Al Sharpton with Mike Brown’s parents
Permanent injuries including mental anguish.
That is a legally recognizable cause of action for a lawsuit filed to allow recovery of damages for losses that can’t be quantified.
It covers things like insomnia, depression, inability to work and even the inability to enjoy life.
It describes Darren Wilson’s life since August 10, 2014 – only to a certain extent.
The day before, he had a lot to look forward to – marriage, a baby on the way, work in a career he had always wanted.
Then, in 45 seconds, he became the center of a public whirlwind and media firestorm, the most reviled and, in some quarters, hated man in America.
He lost his job, his reputation and, despite repeated investigations exonerating him of any wrongdoing – he lost his freedom.
He has spent the past three years in hiding, unable to find a job in his field or rehabilitate his reputation.
He looks forward to a civil lawsuit that would strip away what little earning potential he has.
The strain on his psyche, his health, and his family are tremendous.
But it is the family of Michael Brown, the teenage thug who gave rise to a false narrative that fueled riots across the nation, who recovered from permanent injuries including mental anguish.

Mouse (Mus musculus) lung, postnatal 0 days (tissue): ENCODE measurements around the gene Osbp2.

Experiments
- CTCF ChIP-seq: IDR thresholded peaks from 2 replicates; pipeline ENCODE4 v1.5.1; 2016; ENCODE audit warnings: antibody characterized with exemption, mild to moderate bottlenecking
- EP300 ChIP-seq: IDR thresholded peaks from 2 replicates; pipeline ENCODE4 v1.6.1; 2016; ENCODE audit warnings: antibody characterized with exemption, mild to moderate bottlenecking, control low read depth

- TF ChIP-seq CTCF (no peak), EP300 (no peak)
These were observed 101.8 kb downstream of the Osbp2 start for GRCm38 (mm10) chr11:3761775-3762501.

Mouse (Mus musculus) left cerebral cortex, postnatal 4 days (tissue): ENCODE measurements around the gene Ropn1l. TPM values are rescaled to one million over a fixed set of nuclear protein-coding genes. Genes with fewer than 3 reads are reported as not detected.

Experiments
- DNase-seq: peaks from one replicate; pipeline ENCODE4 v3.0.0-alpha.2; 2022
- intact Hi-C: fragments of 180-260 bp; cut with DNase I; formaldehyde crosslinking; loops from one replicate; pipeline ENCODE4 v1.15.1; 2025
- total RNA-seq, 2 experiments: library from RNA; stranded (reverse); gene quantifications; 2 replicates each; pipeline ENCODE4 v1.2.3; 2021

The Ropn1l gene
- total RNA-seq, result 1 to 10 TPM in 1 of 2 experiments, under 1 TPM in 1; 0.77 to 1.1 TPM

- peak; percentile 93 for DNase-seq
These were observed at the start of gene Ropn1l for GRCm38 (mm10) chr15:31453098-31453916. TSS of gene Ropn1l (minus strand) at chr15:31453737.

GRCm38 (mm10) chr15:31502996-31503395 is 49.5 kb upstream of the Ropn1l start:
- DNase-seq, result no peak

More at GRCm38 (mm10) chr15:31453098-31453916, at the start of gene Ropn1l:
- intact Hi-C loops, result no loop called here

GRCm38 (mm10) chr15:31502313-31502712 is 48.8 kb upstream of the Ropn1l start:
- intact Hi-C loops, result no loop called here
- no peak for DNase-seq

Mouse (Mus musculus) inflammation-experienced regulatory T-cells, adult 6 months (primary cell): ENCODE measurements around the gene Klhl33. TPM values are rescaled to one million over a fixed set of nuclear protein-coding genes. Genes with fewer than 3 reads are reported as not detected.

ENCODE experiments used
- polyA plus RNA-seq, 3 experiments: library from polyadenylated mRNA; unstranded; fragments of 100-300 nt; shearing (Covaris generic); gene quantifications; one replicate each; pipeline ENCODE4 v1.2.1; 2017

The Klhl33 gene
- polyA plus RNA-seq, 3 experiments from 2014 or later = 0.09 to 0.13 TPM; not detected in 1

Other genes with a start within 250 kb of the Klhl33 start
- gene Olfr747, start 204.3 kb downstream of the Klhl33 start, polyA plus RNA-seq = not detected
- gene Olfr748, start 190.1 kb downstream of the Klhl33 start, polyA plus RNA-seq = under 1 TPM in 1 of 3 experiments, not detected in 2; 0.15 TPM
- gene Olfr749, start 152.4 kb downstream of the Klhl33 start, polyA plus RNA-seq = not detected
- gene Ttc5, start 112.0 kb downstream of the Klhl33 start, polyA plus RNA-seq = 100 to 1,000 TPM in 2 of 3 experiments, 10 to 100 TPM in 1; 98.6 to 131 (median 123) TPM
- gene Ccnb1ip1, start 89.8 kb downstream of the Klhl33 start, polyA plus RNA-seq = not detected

The parents of Brown sued the City of Ferguson, the Officer Darren Wilson, and the former Police Chief of the Ferguson Police Department for their anguish when Wilson shot their son as he attempted to wrestle his gun away from him.
They had sued, also, for lost their son’s potential earnings, but given Brown’s health issues and the dismal likelihood of him actually finding gainful employment, the parents wisely decided to settle the lawsuit.
The amount was initially sealed by the federal judge who oversaw the case but has now been released.
In case anyone wonders what permanent injuries including mental anguish are worth, the answer in the case of the parents of Michael Brown is concerned is $1.5 million.
They are millionaires while Darren Wilson remains in hiding, tarnished and unemployed.
For Darren Wilson, the officer who acted to save his life that August day in Ferguson, Missouri, there is a different value that has been put on his permanent injuries including mental anguish.